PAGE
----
Development and Evolution of Convective Bursts in WRF Simulations of TCs Dean (2007) and Bill (2009)

Wednesday, 20 April 2016: 5:15 PM
Ponce de Leon A (The Condado Hilton Plaza)
Andrew Todd Hazelton, Florida State Univ., Tallahassee, FL
Manuscript (742.4 kB)

Understanding and predicting the inner-core structure and intensity of tropical cyclones (TCs) remains one of the biggest challenges in tropical meteorology. This study addresses this challenge by investigating the formation, structure, and intensity changes resulting from localized strong updrafts in TCs known as convective bursts (CBs). This study analyzes the evolution of CBs in high-resolution simulations of two hurricanes (Dean 2007 and Bill 2009) using the Weather Research and Forecasting (WRF) model. The simulations are able to capture the observed track and peak intensity of the TCs. With Dean, there is a slight lag between the simulated intensification and actual intensification, and the extreme rate of RI is not perfectly captured. However, the cycle of intensification, weakening, and re-intensification observed in both TCs is captured in the simulations, due to a combination of internal dynamics and the surrounding environmental conditions.

CBs are identified based on the 99th percentile of eyewall vertical velocity (over the layer from z = 6-12 km) in each simulation (8.4 m/s for Dean, 5.4 m/s for Bill). The highest density of CBs is found in the downshear-left quadrant, consistent with prior studies. The structure of the CBs is analyzed by comparing r-z composites of azimuths with CBs and azimuths without CBs. The CB composites show stronger radial inflow in the lowest 0-2 km, and stronger radial outflow from the eye to the eyewall in the 2-4 km layer. The CB composites also have stronger low-level vorticity than the non-CBs, potentially due to eyewall mesovortices. The analysis of individual CBs also confirms the importance of the eye-eyewall exchange in CB development, potentially by providing buoyancy, as parcel trajectories show that many parcels are flung outward from the eye and rapidly ascend in the CBs, with as much as 500 J/kg of CAPE along the parcel path. In addition, the location of radial convergence seems to play a key role in governing the radial location of CBs. Inner-core CBs seem to be associated with local convergence maxima in the eyewall, while CBs outside the radius of maximum winds (RMW) are associated with convergence maxima due to bands and/or secondary eyewalls.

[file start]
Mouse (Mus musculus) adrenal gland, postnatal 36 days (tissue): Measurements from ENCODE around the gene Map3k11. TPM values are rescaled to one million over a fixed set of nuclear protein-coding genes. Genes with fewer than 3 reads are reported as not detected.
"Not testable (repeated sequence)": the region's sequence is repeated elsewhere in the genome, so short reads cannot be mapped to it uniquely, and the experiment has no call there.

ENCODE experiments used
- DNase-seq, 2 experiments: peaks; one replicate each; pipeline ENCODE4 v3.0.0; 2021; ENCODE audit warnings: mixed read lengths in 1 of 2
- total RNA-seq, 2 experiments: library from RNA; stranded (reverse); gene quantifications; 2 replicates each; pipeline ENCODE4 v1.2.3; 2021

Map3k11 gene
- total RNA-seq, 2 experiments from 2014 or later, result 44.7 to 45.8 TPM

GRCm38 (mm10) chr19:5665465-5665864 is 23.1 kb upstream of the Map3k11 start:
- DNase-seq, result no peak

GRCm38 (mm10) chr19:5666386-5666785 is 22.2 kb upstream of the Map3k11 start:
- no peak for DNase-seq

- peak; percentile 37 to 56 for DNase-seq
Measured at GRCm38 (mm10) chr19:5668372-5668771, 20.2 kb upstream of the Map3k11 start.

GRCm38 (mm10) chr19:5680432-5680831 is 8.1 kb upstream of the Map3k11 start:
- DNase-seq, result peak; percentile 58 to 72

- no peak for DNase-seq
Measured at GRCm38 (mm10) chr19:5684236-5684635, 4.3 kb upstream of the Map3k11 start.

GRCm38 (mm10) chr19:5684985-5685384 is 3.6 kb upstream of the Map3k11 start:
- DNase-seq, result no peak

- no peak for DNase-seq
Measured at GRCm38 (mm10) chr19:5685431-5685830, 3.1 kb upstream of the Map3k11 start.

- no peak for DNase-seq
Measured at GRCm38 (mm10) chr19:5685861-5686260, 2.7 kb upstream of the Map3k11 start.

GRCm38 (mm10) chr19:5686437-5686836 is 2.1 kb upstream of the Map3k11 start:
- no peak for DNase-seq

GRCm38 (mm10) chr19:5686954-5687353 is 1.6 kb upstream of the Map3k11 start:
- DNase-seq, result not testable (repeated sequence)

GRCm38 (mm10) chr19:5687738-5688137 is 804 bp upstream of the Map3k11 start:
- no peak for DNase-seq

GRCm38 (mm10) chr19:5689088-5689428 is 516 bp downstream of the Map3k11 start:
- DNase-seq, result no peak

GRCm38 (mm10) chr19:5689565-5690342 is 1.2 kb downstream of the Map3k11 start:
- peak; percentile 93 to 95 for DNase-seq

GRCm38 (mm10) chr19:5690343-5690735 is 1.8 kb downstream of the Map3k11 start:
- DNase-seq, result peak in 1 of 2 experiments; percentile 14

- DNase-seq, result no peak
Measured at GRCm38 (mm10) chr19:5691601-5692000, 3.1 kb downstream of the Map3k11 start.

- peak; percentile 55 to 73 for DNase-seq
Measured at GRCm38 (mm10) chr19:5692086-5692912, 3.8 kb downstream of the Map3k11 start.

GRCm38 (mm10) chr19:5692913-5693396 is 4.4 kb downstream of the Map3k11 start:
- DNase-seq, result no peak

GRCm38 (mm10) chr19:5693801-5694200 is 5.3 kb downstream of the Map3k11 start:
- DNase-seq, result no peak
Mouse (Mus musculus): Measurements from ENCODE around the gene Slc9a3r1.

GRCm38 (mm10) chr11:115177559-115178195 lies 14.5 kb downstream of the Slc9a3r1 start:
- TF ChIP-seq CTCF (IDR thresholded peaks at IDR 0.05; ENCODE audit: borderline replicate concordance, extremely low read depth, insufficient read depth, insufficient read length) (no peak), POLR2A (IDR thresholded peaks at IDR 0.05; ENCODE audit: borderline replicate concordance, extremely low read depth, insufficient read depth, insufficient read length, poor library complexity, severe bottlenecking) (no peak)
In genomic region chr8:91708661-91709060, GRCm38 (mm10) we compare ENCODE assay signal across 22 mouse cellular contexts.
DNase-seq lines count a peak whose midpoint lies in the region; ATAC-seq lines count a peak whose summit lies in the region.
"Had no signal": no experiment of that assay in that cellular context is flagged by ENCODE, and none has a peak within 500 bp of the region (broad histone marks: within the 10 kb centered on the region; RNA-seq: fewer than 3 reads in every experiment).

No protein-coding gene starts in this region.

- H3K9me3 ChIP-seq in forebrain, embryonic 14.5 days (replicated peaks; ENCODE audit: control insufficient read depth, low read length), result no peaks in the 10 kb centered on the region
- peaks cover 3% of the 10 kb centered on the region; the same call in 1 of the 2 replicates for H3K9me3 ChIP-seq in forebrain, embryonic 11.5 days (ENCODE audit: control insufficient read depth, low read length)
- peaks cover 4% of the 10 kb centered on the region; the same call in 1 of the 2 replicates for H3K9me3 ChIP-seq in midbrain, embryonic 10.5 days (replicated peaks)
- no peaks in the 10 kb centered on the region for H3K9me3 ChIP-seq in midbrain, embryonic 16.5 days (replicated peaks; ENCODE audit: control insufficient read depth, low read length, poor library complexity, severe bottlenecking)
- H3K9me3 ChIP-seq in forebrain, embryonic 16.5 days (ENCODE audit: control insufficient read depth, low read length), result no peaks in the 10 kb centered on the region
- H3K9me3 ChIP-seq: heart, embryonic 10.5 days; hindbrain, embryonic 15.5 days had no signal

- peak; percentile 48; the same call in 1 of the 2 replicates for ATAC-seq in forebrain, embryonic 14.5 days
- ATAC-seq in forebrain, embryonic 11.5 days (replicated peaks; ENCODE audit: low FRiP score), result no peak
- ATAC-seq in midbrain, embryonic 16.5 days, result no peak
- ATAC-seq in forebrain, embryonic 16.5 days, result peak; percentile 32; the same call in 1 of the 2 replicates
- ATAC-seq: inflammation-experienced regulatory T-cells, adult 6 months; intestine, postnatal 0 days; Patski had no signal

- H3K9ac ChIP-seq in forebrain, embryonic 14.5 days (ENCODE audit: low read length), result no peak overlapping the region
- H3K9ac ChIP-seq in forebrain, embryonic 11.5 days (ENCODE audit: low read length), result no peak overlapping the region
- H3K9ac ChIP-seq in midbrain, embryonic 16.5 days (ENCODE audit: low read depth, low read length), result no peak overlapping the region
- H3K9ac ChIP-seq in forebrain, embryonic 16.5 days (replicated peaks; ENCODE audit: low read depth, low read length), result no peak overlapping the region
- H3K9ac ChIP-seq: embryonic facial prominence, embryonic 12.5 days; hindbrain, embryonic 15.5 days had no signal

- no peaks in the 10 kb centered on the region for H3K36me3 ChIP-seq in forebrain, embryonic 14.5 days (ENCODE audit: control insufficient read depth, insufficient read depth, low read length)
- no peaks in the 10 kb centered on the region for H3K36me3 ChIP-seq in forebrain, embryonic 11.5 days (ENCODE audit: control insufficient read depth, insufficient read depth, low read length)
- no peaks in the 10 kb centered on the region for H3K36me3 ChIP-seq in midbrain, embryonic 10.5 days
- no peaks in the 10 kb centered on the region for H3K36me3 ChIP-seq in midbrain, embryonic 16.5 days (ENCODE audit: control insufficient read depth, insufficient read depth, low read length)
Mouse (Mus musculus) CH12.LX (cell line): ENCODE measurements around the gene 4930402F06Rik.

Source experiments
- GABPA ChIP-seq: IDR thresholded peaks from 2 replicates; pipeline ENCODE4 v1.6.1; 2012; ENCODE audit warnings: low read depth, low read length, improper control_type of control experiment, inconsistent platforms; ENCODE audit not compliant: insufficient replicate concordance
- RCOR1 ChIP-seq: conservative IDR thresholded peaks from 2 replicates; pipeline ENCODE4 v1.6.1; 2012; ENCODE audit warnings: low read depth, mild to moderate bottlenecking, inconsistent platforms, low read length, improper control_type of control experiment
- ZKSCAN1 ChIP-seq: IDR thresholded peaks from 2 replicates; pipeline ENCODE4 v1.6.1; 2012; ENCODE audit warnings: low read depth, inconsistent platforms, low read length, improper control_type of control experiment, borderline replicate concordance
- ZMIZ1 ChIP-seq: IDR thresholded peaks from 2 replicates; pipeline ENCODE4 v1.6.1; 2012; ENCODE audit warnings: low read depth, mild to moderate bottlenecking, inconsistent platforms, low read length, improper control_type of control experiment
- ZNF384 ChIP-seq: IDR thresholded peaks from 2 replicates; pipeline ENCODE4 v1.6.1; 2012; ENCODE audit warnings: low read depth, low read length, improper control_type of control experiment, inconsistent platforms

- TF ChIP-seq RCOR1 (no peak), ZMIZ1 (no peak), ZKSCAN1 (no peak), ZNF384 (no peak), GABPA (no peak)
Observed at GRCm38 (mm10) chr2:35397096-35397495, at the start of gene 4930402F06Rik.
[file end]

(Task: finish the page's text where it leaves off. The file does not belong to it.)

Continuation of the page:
Analysis of intensity change in the simulations shows that there are more inner-core CBs during times when the TCs are intensifying, while weakening/steady times appear to be associated with more CBs outside the inner radius of maximum wind (RMW), consistent with observational studies and theoretical work. However, times when the TC has already been intensifying and continues to do so have more CBs than times when the TC has been weakening but then intensifies. This suggest that CB development may not always be predictive, but rather may sometimes occur as a result of ongoing intensification. On the other hand, rapid intensification (RI) in the simulations is found to be associated with an even higher density of CBs inside the RMW than slower intensification. Lag correlations between CBs and intensity are calculated to investigate the time of the intensity response to CB development. These calculations reveal a broad peak in correlation, with the CBs tending to lead pressure falls by 0-3 hours. These results confirm the notion that convective heating inside the RMW is favorable for intensification, and suggests that the development of extreme updrafts does indeed tend to be associated with intensification, sometimes in a predictive sense, and other times in ongoing intensification.

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